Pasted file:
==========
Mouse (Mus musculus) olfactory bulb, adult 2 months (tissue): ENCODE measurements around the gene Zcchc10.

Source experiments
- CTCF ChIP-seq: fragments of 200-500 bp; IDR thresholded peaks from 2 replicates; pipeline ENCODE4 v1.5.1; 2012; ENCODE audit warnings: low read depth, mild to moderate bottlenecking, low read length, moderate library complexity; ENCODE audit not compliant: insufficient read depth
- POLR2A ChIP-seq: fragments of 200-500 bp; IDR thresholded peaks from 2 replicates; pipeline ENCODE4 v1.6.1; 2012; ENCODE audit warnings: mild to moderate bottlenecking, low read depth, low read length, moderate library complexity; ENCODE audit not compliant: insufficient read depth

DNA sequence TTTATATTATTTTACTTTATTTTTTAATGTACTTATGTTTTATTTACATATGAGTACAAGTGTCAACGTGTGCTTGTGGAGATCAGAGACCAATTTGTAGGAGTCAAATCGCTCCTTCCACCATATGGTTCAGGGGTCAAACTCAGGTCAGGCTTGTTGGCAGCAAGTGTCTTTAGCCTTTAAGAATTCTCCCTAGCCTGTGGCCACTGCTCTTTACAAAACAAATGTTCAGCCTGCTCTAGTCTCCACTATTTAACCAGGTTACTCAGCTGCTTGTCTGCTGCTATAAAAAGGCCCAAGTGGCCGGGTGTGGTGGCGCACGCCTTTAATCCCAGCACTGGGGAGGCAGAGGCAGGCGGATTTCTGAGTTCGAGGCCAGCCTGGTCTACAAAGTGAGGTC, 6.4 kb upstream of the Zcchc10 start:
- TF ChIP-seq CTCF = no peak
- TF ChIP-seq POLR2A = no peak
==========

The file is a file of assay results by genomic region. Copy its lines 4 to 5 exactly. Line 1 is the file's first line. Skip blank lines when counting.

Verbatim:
- POLR2A ChIP-seq: fragments of 200-500 bp; IDR thresholded peaks from 2 replicates; pipeline ENCODE4 v1.6.1; 2012; ENCODE audit warnings: mild to moderate bottlenecking, low read depth, low read length, moderate library complexity; ENCODE audit not compliant: insufficient read depth

DNA sequence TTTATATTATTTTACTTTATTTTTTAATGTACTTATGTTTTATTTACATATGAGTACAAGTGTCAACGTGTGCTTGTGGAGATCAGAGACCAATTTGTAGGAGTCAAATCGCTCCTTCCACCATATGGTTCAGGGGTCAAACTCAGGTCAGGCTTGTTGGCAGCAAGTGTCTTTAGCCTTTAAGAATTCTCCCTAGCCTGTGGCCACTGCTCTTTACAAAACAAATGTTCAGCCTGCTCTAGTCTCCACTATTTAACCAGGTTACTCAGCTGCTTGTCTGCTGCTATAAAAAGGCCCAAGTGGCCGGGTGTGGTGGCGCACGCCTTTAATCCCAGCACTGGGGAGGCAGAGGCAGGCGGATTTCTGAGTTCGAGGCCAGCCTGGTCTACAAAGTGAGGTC, 6.4 kb upstream of the Zcchc10 start: